One of the big buzzwords this past month or so has been “Identity Assurance“. Liberty Alliance made a big push for the Identity Assurance Framework (IAF)at DIDW last month, conducting a number of sessions/workshops introducing it to the masses. Our old friend Frank Villavicencio, who is a co-chair of the IAEG, was a star at the show, even collecting a Liberty Alliance IDDY award. At OpenWorld, Oracle announced the formation of the Oracle Identity Assurance Partner Alliance, an initiative focused on extending our identity and access management offerings with comprehensive and proactive identity fraud prevention solutions from strategic partners (you can read the press release for details).
So what exactly is Identity Assurance? Simplistically, Identity Assurance is the ability to determine, with some level of certainty, that the person (identity) presenting themselves in an identity transaction is who they are claiming to be. The level of certainty one can have about the presented identity is what is referred to as the “Assurance Level”. Identity Proofing is another term that is used in this context (and that I have used in the past), though it is more commonly associated with the verification of ones real world identity during the registration process.
So what are these two initiatives, and how are they related?
Identity Assurance Framework – Think TRUSTe for IdPs
The IAF is coming at the Identity Assurance discussion purely from the authentication angle, especially within federation contexts. It is based, in part, on the Electronic Authentication Partnership Trust Framework and the US E-Authentication Federation Credential Assessment Framework, initiatives designed for the sole purpose of enabling interoperability among electronic authentication systems. As such, it attempts to define a trust framework around the quality of claims issued by an IdP based on language, business rules, assessment criteria and certifications.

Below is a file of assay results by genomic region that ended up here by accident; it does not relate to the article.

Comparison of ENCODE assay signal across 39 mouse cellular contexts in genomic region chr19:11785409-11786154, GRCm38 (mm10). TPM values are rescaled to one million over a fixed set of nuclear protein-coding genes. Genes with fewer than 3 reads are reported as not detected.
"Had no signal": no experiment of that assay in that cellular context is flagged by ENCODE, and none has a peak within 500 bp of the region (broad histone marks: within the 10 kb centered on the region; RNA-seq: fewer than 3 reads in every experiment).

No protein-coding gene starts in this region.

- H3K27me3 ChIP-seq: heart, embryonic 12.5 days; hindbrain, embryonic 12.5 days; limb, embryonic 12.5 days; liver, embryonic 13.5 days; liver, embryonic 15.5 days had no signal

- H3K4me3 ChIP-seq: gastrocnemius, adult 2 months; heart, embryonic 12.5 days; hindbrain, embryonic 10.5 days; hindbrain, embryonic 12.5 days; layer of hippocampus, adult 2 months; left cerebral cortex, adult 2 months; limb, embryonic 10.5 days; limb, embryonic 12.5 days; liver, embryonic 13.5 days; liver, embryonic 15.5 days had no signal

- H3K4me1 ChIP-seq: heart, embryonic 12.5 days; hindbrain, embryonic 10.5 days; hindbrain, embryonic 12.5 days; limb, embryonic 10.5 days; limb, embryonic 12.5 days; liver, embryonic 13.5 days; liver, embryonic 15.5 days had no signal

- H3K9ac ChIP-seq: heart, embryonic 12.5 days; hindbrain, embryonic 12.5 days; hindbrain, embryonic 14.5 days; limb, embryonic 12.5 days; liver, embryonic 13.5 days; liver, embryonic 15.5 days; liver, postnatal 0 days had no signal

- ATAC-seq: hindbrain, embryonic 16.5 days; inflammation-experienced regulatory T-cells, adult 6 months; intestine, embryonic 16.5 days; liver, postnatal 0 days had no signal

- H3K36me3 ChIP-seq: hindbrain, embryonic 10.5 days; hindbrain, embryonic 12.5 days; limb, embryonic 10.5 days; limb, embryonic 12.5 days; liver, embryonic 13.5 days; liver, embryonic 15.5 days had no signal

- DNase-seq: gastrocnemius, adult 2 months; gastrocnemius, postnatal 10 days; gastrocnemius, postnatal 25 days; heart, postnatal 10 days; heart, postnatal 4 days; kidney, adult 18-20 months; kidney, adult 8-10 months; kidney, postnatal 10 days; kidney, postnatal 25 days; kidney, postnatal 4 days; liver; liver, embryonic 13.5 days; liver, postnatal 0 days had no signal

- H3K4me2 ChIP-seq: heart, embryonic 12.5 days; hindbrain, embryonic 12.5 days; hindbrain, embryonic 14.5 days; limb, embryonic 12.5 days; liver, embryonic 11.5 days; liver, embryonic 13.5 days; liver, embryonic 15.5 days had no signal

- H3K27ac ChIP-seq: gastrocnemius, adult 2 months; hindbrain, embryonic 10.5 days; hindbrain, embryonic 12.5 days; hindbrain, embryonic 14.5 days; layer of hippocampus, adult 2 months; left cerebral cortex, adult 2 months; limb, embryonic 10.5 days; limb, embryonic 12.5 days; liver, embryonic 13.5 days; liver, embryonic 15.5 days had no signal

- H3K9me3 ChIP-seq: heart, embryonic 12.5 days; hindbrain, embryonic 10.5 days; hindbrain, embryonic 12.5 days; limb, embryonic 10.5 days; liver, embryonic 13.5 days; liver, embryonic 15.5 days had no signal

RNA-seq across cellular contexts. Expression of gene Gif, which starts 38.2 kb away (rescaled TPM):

The IAF has published a standard set of assurance levels regarding the authentication of the user (Level 1 means low assurance, Level 2 means medium assurance, and so on. As of today, there are only 4 levels of assurance, Level 4 being the highest level). When a digital token is issued, it states the level of assurance at which the user was authenticated – Level 1 through Level 4.
The IAF defines a certification process through which an independent auditor assesses whether the issuers interpretation of Level 1-4 meets a standard assessment criteria established by IAF. So one issuer may have used a RSA SecureID token in combination with Username-Password to issue a Level 2 token, while a second issuer may have used a biometric challenge in addition to a UserID-PIN to issue a Level 2 token. The RP receiving the token from both issuers simply knows that both tokens are Level 2, and doesn’t know/need to know what the actual mechanics were, simply that an audit process certified that the mechanism for generating the token meets the criteria laid out by Liberty IAF.
The IAF is NOT defining any technology or standard protocols. In this sense, the IAF is trying to set up something analogous to the way TRUSTe verifies and asserts through their web seal that an eCommerce site is trustworthy.
Oracle Identity Assurance Partner Alliance – Tools of the Assurance Trade
Oracle IAPA aims at extending Oracle’s Identity Management Suite with partner technologies that offer capabilities such as identity proofing, internet geolocation, multi-factor authentication, out-of-band authentication, endpoint security and secure remote access. As such, its charter is pretty broad in combating identity fraud and providing context-aware security, and this encompasses identity assurance.
The solutions in the IAPA can provide the underlying mechanism by which an IdP can support the main tenet in the IAF, wherein an assertion can be trusted (at varying levels of assurance) to really belong to the entity represented. The IAPA steps in as a way for Oracle IAM to leverage technologies that enhance an authentication process with additional “challenges” that up-level the authentication assurance to the appropriate level – whether it be by using a biometric challenge, a voice challenge, a knowledge challenge based on external data aggregators, etc. So Oracle IAM + IAPA is positioned nicely to be the execution/implementation arm of an IdPs IAF compliance efforts.
Looking To Tie Them Together
One thing I will be exploring is the possibility of having the IAPA stack go through the Liberty IAF audit process. Then any customer deploying Oracle Access Management in conjunction with one of our partners would immediately know the IAF assurance levels of the authentication tokens being issued. Conversely, a customer that is targeting being able to issue credentials of certain assurance levels will be able to identify the solutions that will meet their need.